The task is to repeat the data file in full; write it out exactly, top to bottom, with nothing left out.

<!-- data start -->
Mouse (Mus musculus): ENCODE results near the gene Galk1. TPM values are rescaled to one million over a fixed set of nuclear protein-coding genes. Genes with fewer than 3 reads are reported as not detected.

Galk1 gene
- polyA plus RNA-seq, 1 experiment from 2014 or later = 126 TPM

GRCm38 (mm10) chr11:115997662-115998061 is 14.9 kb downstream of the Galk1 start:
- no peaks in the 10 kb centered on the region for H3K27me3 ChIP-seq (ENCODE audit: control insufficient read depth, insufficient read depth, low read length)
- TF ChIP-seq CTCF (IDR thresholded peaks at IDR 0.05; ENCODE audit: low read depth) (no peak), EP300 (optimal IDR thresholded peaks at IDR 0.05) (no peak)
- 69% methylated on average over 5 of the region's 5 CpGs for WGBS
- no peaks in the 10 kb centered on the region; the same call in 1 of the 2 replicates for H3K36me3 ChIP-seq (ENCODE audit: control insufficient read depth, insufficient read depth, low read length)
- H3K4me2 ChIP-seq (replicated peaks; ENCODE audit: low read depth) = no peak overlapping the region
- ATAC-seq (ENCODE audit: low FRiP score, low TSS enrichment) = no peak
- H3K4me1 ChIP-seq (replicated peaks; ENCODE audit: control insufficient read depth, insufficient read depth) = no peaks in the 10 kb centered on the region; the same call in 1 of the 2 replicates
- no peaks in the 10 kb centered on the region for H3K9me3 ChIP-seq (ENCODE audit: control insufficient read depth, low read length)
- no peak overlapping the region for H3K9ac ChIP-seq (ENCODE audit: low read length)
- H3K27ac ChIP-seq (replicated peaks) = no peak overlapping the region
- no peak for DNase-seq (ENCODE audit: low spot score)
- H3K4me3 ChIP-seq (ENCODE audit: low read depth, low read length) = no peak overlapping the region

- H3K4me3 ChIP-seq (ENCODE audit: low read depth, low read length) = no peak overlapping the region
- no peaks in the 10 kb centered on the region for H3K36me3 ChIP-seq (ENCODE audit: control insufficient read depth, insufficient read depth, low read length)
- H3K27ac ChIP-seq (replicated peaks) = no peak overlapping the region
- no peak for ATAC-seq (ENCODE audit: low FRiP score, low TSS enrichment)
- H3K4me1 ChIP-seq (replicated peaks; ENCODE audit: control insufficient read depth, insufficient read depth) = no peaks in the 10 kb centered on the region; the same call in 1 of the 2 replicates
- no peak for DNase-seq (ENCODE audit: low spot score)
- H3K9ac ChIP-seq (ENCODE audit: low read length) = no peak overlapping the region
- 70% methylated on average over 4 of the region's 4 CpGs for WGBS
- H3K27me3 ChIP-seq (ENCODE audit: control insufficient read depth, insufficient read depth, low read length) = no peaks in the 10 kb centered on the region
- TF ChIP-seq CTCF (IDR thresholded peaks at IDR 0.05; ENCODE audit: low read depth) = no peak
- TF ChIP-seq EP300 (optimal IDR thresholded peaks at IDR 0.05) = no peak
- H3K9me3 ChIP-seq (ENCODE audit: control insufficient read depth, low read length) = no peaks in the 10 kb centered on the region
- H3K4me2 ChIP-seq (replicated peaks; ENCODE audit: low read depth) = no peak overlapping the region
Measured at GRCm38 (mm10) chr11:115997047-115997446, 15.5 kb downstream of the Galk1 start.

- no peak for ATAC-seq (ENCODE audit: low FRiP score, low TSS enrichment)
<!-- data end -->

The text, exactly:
Mouse (Mus musculus): ENCODE results near the gene Galk1. TPM values are rescaled to one million over a fixed set of nuclear protein-coding genes. Genes with fewer than 3 reads are reported as not detected.

Galk1 gene
- polyA plus RNA-seq, 1 experiment from 2014 or later = 126 TPM

GRCm38 (mm10) chr11:115997662-115998061 is 14.9 kb downstream of the Galk1 start:
- no peaks in the 10 kb centered on the region for H3K27me3 ChIP-seq (ENCODE audit: control insufficient read depth, insufficient read depth, low read length)
- TF ChIP-seq CTCF (IDR thresholded peaks at IDR 0.05; ENCODE audit: low read depth) (no peak), EP300 (optimal IDR thresholded peaks at IDR 0.05) (no peak)
- 69% methylated on average over 5 of the region's 5 CpGs for WGBS
- no peaks in the 10 kb centered on the region; the same call in 1 of the 2 replicates for H3K36me3 ChIP-seq (ENCODE audit: control insufficient read depth, insufficient read depth, low read length)
- H3K4me2 ChIP-seq (replicated peaks; ENCODE audit: low read depth) = no peak overlapping the region
- ATAC-seq (ENCODE audit: low FRiP score, low TSS enrichment) = no peak
- H3K4me1 ChIP-seq (replicated peaks; ENCODE audit: control insufficient read depth, insufficient read depth) = no peaks in the 10 kb centered on the region; the same call in 1 of the 2 replicates
- no peaks in the 10 kb centered on the region for H3K9me3 ChIP-seq (ENCODE audit: control insufficient read depth, low read length)
- no peak overlapping the region for H3K9ac ChIP-seq (ENCODE audit: low read length)
- H3K27ac ChIP-seq (replicated peaks) = no peak overlapping the region
- no peak for DNase-seq (ENCODE audit: low spot score)
- H3K4me3 ChIP-seq (ENCODE audit: low read depth, low read length) = no peak overlapping the region

- H3K4me3 ChIP-seq (ENCODE audit: low read depth, low read length) = no peak overlapping the region
- no peaks in the 10 kb centered on the region for H3K36me3 ChIP-seq (ENCODE audit: control insufficient read depth, insufficient read depth, low read length)
- H3K27ac ChIP-seq (replicated peaks) = no peak overlapping the region
- no peak for ATAC-seq (ENCODE audit: low FRiP score, low TSS enrichment)
- H3K4me1 ChIP-seq (replicated peaks; ENCODE audit: control insufficient read depth, insufficient read depth) = no peaks in the 10 kb centered on the region; the same call in 1 of the 2 replicates
- no peak for DNase-seq (ENCODE audit: low spot score)
- H3K9ac ChIP-seq (ENCODE audit: low read length) = no peak overlapping the region
- 70% methylated on average over 4 of the region's 4 CpGs for WGBS
- H3K27me3 ChIP-seq (ENCODE audit: control insufficient read depth, insufficient read depth, low read length) = no peaks in the 10 kb centered on the region
- TF ChIP-seq CTCF (IDR thresholded peaks at IDR 0.05; ENCODE audit: low read depth) = no peak
- TF ChIP-seq EP300 (optimal IDR thresholded peaks at IDR 0.05) = no peak
- H3K9me3 ChIP-seq (ENCODE audit: control insufficient read depth, low read length) = no peaks in the 10 kb centered on the region
- H3K4me2 ChIP-seq (replicated peaks; ENCODE audit: low read depth) = no peak overlapping the region
Measured at GRCm38 (mm10) chr11:115997047-115997446, 15.5 kb downstream of the Galk1 start.

- no peak for ATAC-seq (ENCODE audit: low FRiP score, low TSS enrichment)